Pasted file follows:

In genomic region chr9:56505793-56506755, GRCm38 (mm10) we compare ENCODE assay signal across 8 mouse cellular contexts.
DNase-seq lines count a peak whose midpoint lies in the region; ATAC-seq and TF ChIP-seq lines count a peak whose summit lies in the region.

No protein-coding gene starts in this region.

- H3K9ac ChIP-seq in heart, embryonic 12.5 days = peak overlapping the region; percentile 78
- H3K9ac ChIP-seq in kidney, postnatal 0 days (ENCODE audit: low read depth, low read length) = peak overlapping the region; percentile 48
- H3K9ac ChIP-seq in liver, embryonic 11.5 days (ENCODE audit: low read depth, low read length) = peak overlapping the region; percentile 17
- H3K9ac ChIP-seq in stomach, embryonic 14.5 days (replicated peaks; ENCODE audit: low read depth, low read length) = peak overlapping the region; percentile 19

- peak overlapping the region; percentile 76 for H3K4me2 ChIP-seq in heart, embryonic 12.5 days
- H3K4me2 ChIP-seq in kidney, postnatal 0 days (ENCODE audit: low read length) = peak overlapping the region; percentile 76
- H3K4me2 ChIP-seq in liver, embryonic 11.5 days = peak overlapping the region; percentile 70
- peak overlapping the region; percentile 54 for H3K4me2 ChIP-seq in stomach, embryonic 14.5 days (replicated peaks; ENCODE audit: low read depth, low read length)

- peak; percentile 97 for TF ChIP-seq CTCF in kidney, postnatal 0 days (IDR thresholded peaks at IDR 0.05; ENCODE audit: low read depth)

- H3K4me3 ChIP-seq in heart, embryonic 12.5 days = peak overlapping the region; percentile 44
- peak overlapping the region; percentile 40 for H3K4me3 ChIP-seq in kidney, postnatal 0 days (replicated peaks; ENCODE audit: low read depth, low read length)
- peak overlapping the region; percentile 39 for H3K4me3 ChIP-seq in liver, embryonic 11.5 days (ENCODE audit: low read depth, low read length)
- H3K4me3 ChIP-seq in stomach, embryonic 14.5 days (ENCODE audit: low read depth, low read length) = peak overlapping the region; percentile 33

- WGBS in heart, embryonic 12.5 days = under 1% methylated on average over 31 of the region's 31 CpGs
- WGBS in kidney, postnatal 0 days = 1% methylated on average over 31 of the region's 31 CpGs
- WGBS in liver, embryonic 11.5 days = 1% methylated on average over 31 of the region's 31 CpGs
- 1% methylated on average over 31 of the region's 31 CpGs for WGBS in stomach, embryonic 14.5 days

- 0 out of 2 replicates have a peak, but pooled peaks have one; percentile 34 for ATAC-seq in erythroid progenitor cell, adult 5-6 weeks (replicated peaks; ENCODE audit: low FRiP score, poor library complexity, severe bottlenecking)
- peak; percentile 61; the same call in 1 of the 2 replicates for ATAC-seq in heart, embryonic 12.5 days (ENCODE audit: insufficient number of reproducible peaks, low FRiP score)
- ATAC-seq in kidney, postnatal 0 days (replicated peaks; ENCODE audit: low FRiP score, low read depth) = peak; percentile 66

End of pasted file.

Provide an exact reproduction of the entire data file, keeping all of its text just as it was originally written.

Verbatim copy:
In genomic region chr9:56505793-56506755, GRCm38 (mm10) we compare ENCODE assay signal across 8 mouse cellular contexts.
DNase-seq lines count a peak whose midpoint lies in the region; ATAC-seq and TF ChIP-seq lines count a peak whose summit lies in the region.

No protein-coding gene starts in this region.

- H3K9ac ChIP-seq in heart, embryonic 12.5 days = peak overlapping the region; percentile 78
- H3K9ac ChIP-seq in kidney, postnatal 0 days (ENCODE audit: low read depth, low read length) = peak overlapping the region; percentile 48
- H3K9ac ChIP-seq in liver, embryonic 11.5 days (ENCODE audit: low read depth, low read length) = peak overlapping the region; percentile 17
- H3K9ac ChIP-seq in stomach, embryonic 14.5 days (replicated peaks; ENCODE audit: low read depth, low read length) = peak overlapping the region; percentile 19

- peak overlapping the region; percentile 76 for H3K4me2 ChIP-seq in heart, embryonic 12.5 days
- H3K4me2 ChIP-seq in kidney, postnatal 0 days (ENCODE audit: low read length) = peak overlapping the region; percentile 76
- H3K4me2 ChIP-seq in liver, embryonic 11.5 days = peak overlapping the region; percentile 70
- peak overlapping the region; percentile 54 for H3K4me2 ChIP-seq in stomach, embryonic 14.5 days (replicated peaks; ENCODE audit: low read depth, low read length)

- peak; percentile 97 for TF ChIP-seq CTCF in kidney, postnatal 0 days (IDR thresholded peaks at IDR 0.05; ENCODE audit: low read depth)

- H3K4me3 ChIP-seq in heart, embryonic 12.5 days = peak overlapping the region; percentile 44
- peak overlapping the region; percentile 40 for H3K4me3 ChIP-seq in kidney, postnatal 0 days (replicated peaks; ENCODE audit: low read depth, low read length)
- peak overlapping the region; percentile 39 for H3K4me3 ChIP-seq in liver, embryonic 11.5 days (ENCODE audit: low read depth, low read length)
- H3K4me3 ChIP-seq in stomach, embryonic 14.5 days (ENCODE audit: low read depth, low read length) = peak overlapping the region; percentile 33

- WGBS in heart, embryonic 12.5 days = under 1% methylated on average over 31 of the region's 31 CpGs
- WGBS in kidney, postnatal 0 days = 1% methylated on average over 31 of the region's 31 CpGs
- WGBS in liver, embryonic 11.5 days = 1% methylated on average over 31 of the region's 31 CpGs
- 1% methylated on average over 31 of the region's 31 CpGs for WGBS in stomach, embryonic 14.5 days

- 0 out of 2 replicates have a peak, but pooled peaks have one; percentile 34 for ATAC-seq in erythroid progenitor cell, adult 5-6 weeks (replicated peaks; ENCODE audit: low FRiP score, poor library complexity, severe bottlenecking)
- peak; percentile 61; the same call in 1 of the 2 replicates for ATAC-seq in heart, embryonic 12.5 days (ENCODE audit: insufficient number of reproducible peaks, low FRiP score)
- ATAC-seq in kidney, postnatal 0 days (replicated peaks; ENCODE audit: low FRiP score, low read depth) = peak; percentile 66